PARIS (Reuters) - Bentley, the venerable British carmaker known for comfort and style, is moving into the fast lane of ultra-luxury cars with a new version of its flagship saloon, aiming to grab a bigger slice of a market tipped to double in size by 2018.
The 95-year-old brand, whose customers include Queen Elizabeth II and the Sultan of Brunei, is using this month’s Paris auto show to launch the Mulsanne Speed under the strapline “the world’s fastest ultra-luxury driving experience.”
At 324,000 euros ($411,000), the model is not only Bentley’s most expensive ever, but the eight-cylinder engine with a new combustion system will allow it to reach 100 kilometers per hour in 4.9 seconds and deliver a top speed of 305 kph (190 mph).
The launch is part of a diversification that will also see the Volkswagen-owned business branch into luxury sport-utility vehicles (SUVs) in 2016.
Such expansion is nothing new. Indeed, Bentley chief executive Wolfgang Duerheimer may be trying to replicate the success he had as R&D chief at Volkswagen (VW) luxury stablemate Porsche, where he extended a range of two-seater sports cars to embrace SUVs and coupés.
But analysts say it is vital if Bentley is to secure a larger share of a rapidly-growing market.
Deliveries of cars priced at 120,000 euros or more may almost double to about 133,000 vehicles by 2018 from 70,000 last year as the ranks of the super wealthy in the United States and China keep growing, according to forecaster IHS Automotive.
“The super-rich don’t care about brand loyalty,” Frankfurt-based IHS analyst Henner Lehne said. “They buy whichever model is hot.”
With a dark tint finish applied to exterior grilles and wing vents, Bentley believes the new 5.57-metre version of the Mulsanne -- named after the fastest stretch of the Le Mans race track in France -- will comfortably fit into that category.
“Bentley is on the move,” Duerheimer told Reuters in an interview late on Thursday. “The emphasis on performance has something to do with the lifestyle of our customers, it’s part of their superlative aspirations.”
Though Bentley accounted for just 0.1 percent of VW’s record 9.73 million vehicle sales last year, it gives the German parent an aura of technical prowess while carrying out key research tasks, especially on engine technology.
Bentley has set a target to boost sales by about half to 15,000 vehicles by 2018, as part of VW’s goal to overtake Toyota as the world’s biggest carmaker.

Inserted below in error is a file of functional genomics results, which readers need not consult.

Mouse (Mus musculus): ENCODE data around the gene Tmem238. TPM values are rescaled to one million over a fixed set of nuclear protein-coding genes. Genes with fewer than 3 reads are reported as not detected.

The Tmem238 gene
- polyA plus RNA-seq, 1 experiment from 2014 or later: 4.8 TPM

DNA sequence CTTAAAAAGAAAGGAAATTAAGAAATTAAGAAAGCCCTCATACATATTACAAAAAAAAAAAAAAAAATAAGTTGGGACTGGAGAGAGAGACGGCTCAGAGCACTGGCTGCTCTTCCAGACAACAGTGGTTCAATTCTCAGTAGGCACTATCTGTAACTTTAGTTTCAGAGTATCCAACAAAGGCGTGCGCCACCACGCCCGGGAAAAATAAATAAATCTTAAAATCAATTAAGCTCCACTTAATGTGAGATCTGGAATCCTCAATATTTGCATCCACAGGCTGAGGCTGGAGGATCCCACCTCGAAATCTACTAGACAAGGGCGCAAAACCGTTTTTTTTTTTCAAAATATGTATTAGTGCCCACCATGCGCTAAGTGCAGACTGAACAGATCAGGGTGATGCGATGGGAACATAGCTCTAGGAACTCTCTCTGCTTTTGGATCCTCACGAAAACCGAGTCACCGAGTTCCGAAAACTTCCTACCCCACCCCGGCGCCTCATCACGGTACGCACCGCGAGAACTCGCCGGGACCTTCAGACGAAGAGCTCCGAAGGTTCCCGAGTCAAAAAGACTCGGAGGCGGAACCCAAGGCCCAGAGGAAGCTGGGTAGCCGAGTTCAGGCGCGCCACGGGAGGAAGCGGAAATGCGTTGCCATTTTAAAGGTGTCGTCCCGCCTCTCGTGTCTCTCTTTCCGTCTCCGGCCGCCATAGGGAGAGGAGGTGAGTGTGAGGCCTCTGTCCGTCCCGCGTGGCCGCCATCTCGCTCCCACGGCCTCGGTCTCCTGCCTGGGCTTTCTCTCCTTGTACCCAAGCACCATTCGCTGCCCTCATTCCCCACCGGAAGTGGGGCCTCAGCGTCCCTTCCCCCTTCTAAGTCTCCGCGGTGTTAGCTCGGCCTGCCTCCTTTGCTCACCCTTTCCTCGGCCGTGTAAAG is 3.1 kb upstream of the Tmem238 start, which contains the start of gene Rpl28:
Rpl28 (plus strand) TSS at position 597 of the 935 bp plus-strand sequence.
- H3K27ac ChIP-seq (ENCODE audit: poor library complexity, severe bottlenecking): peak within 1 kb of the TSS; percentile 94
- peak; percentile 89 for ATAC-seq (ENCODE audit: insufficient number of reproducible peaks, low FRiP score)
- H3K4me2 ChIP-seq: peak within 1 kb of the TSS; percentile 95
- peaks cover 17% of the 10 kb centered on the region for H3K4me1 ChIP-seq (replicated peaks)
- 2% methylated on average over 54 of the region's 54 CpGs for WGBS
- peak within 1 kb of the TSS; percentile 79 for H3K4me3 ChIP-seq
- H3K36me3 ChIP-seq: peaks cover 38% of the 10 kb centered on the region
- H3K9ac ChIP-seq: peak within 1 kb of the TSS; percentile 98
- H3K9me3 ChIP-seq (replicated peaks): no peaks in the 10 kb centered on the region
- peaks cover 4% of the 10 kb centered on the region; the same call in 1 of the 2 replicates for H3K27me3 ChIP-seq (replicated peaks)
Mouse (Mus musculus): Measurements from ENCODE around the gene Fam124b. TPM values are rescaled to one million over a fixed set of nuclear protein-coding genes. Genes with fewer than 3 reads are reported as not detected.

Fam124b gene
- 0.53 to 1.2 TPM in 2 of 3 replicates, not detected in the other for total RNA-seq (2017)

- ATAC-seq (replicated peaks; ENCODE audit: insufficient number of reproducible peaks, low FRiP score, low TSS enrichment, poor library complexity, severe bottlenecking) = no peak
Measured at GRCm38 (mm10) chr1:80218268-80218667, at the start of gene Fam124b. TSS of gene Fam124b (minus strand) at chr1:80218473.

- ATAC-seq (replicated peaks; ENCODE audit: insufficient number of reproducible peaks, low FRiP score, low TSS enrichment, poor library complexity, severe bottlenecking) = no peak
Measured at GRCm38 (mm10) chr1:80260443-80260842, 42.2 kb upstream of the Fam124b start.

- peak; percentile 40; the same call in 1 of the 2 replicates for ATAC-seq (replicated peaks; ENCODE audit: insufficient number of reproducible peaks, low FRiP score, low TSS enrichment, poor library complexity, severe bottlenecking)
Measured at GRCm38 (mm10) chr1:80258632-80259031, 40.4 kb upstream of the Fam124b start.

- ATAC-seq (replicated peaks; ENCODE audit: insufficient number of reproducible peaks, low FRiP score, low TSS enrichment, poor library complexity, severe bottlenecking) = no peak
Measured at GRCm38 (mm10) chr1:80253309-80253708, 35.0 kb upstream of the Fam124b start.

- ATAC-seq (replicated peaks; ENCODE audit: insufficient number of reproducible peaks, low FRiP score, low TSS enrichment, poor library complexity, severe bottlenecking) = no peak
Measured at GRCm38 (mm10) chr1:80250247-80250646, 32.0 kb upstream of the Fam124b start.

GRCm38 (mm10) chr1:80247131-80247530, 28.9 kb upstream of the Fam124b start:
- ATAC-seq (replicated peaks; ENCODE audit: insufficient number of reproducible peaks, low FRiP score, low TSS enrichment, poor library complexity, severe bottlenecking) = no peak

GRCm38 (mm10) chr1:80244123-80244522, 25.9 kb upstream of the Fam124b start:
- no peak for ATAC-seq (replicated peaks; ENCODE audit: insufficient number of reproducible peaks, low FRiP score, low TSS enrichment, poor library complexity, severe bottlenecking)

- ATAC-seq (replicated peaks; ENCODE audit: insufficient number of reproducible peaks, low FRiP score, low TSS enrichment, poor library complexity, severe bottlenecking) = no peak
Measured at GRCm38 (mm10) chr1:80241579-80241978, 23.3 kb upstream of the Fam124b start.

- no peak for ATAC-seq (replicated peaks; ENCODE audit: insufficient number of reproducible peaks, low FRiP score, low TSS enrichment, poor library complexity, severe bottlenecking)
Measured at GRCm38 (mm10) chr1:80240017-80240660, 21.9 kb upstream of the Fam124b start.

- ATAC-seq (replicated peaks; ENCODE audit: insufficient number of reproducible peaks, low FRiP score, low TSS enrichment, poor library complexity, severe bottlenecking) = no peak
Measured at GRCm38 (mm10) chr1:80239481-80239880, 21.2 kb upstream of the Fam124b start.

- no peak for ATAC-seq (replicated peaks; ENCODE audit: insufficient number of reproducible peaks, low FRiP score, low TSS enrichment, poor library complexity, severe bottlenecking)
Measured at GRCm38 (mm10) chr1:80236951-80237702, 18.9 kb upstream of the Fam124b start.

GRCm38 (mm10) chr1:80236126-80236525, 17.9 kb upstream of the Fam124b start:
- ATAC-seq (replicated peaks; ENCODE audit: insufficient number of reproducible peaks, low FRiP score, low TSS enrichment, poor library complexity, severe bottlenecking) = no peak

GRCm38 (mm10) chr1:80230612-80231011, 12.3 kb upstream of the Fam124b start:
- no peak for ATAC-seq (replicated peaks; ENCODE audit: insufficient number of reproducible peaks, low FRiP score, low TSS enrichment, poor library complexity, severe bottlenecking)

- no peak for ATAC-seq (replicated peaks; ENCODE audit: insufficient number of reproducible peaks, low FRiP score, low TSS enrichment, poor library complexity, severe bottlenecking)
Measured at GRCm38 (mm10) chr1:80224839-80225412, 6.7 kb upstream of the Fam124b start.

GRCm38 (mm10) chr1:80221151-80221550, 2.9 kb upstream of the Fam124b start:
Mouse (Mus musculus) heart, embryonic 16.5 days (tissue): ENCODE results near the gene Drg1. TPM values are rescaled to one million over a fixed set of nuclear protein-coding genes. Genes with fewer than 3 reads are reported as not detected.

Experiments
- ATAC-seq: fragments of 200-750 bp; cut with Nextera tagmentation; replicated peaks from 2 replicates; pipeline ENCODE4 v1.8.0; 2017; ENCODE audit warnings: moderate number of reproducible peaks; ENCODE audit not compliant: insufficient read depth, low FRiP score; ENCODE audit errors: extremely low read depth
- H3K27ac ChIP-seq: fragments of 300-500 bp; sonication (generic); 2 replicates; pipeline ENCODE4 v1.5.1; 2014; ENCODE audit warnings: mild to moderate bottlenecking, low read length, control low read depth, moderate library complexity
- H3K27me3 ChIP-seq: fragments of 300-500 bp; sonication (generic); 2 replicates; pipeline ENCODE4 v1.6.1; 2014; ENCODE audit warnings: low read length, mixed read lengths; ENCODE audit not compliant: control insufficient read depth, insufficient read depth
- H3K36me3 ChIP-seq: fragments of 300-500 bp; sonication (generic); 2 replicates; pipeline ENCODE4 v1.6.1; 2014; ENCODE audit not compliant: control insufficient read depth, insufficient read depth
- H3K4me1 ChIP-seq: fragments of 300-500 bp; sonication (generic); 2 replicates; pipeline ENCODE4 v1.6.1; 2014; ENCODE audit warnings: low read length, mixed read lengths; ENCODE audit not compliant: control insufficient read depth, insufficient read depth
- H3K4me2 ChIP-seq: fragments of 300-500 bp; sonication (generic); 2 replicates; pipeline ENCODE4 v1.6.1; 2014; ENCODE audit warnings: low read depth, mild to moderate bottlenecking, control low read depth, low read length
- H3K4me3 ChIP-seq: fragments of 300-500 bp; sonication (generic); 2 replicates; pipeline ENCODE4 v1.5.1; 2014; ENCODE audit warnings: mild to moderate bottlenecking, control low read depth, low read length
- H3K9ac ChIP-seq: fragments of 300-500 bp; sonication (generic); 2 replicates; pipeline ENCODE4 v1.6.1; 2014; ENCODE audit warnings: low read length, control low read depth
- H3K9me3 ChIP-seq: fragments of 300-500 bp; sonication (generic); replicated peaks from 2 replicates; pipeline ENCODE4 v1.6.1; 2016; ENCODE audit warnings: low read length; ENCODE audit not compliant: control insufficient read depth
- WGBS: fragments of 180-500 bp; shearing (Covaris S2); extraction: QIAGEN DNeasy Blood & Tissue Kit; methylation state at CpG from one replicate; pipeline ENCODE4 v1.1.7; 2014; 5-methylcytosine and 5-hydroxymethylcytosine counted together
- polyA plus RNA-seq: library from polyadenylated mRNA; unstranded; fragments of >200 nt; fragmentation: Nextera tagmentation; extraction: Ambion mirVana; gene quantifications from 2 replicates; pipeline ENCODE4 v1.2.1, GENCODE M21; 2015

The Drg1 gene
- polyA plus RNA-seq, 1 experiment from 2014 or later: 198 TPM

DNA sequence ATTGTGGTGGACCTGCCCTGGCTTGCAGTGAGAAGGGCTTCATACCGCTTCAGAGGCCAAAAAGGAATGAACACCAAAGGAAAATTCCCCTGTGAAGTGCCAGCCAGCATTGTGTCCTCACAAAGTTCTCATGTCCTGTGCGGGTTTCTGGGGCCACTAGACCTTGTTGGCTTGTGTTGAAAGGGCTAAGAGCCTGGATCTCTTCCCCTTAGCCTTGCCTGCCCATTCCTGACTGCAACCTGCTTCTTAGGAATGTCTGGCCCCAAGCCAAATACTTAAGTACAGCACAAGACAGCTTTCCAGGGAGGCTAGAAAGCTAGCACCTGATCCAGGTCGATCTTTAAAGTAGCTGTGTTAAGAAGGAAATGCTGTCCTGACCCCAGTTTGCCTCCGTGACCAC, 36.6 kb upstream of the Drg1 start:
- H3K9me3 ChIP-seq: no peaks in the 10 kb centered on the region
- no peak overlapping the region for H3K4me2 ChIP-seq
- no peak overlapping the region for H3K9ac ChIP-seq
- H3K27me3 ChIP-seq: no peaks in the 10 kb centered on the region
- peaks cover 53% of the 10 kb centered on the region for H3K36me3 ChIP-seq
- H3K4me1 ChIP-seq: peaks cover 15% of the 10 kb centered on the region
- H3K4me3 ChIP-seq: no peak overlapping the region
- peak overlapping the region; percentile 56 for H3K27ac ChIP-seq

Duerheimer, who returned to Bentley in June after a brief stint as R&D boss at VW’s Audi division, oversaw Porsche’s push into SUVs in 2002 with the Cayenne, now the brand’s top-selling model accounting for about half its deliveries.
In 2011-2012 when he first took the reins, he developed the business case and technology blueprint for the Bentley SUV which will be the world’s most expensive four-by-four costing more than 160,000 euros.
A former racing engineer at BMW’s motorcycle division who still drives a BMW GS model and touts a 365 kph personal speed record set in a Bugatti Veyron, Duerheimer’s affection for performance is blatant.
He previously steered the launch of various performance-focused models at Bentley such as the Continental Supersports convertible which set a new world ice speed record at 331 kph.
James Medcalf, head of the Bentley Drivers’ Club representing 3,500 enthusiasts around the world and owner of half a dozen Bentleys, said luxury and comfort remained the brand’s top goals but performance was increasingly important.
“If you add more steps at the top of the ladder, many people will want to go there,” the 78-year-old told Reuters. “The Speed version will add excitement to the Mulsanne.”
Once production of the SUV is fully underway by autumn 2015, Bentley will decide on a possible fifth model line, Duerheimer said. Options include a two-seater sporty vehicle, a model to plug the 100,000-euro gap between the Flying Spur and Mulsanne saloons and new variants of the Continental GT, he said.
The brand also plans to introduce hybrid petrol/electric engines to about 90 percent of its lineup by about 2020, and aims to build a new R&D center and expand its operations in and around its Crewe, England-based headquarters, where it lacks a test track and other technical facilities, Duerheimer said.
Upgrading Bentley may take a decade and will require funding not yet approved by parent VW, he added. The brand is already spending almost 1 billion euros on the SUV and other models.
“We have grand plans,” Duerheimer said. “The Mulsanne Speed gives proof of that.”
(1 US dollar = 0.7882 euro)
Editing by Mark Potter